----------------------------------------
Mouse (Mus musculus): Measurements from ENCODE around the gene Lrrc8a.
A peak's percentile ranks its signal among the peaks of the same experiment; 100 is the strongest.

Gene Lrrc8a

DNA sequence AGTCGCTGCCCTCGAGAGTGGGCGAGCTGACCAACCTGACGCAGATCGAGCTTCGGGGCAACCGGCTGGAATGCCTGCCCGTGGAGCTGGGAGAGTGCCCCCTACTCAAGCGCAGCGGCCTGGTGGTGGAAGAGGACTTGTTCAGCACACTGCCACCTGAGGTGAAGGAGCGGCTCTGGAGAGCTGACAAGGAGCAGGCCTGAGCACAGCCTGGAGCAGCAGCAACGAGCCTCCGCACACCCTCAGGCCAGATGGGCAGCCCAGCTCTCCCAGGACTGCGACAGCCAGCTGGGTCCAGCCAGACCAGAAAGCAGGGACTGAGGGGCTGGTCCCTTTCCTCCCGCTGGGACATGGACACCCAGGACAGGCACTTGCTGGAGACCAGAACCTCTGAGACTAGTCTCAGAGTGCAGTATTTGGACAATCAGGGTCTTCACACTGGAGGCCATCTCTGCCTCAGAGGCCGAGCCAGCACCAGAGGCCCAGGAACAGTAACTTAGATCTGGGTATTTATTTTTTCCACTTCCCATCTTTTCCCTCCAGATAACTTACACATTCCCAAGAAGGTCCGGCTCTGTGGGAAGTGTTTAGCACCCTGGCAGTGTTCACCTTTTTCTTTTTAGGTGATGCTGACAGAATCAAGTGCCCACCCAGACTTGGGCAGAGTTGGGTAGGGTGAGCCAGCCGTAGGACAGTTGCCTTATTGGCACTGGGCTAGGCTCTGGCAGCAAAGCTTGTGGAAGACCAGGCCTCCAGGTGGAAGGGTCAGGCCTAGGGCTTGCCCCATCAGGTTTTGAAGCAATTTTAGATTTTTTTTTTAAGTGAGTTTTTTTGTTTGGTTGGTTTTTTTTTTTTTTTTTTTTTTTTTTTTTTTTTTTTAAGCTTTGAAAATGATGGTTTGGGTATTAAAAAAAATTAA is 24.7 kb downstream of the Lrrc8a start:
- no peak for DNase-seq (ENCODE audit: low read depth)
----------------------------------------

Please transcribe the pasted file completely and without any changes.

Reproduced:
Mouse (Mus musculus): Measurements from ENCODE around the gene Lrrc8a.
A peak's percentile ranks its signal among the peaks of the same experiment; 100 is the strongest.

Gene Lrrc8a

DNA sequence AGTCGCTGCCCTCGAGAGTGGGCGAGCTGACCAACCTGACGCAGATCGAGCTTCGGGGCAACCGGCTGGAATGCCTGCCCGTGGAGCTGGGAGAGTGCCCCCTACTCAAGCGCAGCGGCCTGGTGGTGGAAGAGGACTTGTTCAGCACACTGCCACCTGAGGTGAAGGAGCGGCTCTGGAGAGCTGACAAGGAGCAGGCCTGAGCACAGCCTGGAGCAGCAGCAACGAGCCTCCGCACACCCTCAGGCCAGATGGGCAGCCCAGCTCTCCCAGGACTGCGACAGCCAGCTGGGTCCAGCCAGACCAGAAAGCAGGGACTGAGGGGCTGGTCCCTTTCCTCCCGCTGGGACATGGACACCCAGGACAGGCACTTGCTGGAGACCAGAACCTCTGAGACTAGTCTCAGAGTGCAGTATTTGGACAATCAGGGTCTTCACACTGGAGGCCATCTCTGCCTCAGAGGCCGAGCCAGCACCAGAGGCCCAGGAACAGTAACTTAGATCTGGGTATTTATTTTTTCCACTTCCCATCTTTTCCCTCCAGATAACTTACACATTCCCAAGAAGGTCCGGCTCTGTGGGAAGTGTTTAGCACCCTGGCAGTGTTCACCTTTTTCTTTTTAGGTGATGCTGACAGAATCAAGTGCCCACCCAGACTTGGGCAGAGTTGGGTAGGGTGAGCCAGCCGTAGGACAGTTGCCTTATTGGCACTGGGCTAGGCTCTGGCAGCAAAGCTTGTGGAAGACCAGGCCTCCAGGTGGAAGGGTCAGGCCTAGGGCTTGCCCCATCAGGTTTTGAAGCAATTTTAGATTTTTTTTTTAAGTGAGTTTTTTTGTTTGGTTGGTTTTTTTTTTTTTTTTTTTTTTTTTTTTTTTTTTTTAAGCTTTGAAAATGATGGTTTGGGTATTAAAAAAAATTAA is 24.7 kb downstream of the Lrrc8a start:
- no peak for DNase-seq (ENCODE audit: low read depth)